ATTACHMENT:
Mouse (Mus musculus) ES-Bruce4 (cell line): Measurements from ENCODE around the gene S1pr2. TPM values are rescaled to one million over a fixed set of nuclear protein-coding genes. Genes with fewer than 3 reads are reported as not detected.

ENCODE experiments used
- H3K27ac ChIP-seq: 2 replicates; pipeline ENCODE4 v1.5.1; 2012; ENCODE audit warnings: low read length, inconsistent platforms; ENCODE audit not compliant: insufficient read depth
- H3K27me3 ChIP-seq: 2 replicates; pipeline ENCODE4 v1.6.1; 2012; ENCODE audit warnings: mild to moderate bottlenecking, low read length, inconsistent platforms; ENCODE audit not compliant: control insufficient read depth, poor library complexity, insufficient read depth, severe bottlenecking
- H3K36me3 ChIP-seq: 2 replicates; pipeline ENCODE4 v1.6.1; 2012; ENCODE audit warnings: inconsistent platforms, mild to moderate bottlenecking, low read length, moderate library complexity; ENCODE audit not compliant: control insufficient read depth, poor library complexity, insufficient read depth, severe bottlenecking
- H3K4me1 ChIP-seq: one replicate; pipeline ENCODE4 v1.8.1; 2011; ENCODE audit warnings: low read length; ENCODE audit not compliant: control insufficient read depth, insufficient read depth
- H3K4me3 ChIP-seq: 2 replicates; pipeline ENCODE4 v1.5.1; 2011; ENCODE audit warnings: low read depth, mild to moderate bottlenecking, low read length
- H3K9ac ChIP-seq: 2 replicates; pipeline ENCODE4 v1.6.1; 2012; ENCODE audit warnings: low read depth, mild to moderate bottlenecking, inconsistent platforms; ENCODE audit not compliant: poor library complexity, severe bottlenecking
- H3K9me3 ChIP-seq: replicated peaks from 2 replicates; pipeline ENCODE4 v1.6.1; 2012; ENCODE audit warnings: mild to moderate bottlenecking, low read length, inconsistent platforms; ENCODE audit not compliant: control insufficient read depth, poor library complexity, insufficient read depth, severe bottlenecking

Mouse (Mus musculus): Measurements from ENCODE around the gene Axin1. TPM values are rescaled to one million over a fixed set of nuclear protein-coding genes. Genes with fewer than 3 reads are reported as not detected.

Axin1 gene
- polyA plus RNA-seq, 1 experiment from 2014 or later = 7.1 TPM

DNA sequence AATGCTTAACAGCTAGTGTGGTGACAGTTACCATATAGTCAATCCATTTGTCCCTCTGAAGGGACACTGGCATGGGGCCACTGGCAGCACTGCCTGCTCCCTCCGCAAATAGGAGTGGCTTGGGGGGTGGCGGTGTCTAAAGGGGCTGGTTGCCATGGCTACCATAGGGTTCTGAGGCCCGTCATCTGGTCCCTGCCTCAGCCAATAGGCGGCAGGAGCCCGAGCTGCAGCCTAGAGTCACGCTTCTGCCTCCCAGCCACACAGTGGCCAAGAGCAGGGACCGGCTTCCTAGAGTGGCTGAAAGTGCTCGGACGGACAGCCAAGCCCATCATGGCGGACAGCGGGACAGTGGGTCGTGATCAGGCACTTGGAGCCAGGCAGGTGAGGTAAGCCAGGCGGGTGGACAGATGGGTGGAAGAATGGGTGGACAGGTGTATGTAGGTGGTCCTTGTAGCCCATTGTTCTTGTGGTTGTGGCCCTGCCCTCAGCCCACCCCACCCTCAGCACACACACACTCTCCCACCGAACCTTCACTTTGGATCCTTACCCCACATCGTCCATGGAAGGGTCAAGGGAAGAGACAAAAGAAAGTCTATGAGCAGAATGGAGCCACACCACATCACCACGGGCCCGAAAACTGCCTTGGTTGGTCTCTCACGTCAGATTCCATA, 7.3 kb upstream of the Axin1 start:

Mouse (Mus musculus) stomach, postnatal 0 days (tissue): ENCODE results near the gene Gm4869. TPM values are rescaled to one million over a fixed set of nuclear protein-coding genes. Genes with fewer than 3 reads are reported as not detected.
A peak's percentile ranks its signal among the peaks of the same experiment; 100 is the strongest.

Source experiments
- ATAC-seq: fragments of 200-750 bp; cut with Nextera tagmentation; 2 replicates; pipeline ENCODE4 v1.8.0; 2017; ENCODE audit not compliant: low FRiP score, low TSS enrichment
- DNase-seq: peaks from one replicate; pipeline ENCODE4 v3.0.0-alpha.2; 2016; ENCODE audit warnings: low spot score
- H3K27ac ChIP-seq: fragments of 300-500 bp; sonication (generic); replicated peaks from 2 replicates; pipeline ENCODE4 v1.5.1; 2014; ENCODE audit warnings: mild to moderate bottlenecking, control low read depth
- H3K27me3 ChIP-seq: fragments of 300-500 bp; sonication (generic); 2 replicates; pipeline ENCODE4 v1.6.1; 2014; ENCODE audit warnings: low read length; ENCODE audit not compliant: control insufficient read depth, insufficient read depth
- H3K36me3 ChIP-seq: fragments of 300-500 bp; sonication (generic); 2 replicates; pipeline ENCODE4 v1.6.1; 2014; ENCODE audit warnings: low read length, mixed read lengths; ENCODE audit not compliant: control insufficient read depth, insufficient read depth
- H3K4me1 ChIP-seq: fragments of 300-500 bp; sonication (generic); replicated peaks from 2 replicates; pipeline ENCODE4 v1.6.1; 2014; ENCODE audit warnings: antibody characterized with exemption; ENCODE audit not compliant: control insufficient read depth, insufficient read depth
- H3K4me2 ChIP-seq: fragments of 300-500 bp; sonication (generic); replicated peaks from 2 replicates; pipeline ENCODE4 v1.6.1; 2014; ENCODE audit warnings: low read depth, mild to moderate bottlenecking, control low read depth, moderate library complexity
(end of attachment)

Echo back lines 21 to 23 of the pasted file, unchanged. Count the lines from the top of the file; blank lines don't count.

- H3K36me3 ChIP-seq: fragments of 300-500 bp; sonication (generic); 2 replicates; pipeline ENCODE4 v1.6.1; 2014; ENCODE audit warnings: low read length, mixed read lengths; ENCODE audit not compliant: control insufficient read depth, insufficient read depth
- H3K4me1 ChIP-seq: fragments of 300-500 bp; sonication (generic); replicated peaks from 2 replicates; pipeline ENCODE4 v1.6.1; 2014; ENCODE audit warnings: antibody characterized with exemption; ENCODE audit not compliant: control insufficient read depth, insufficient read depth
- H3K4me2 ChIP-seq: fragments of 300-500 bp; sonication (generic); replicated peaks from 2 replicates; pipeline ENCODE4 v1.6.1; 2014; ENCODE audit warnings: low read depth, mild to moderate bottlenecking, control low read depth, moderate library complexity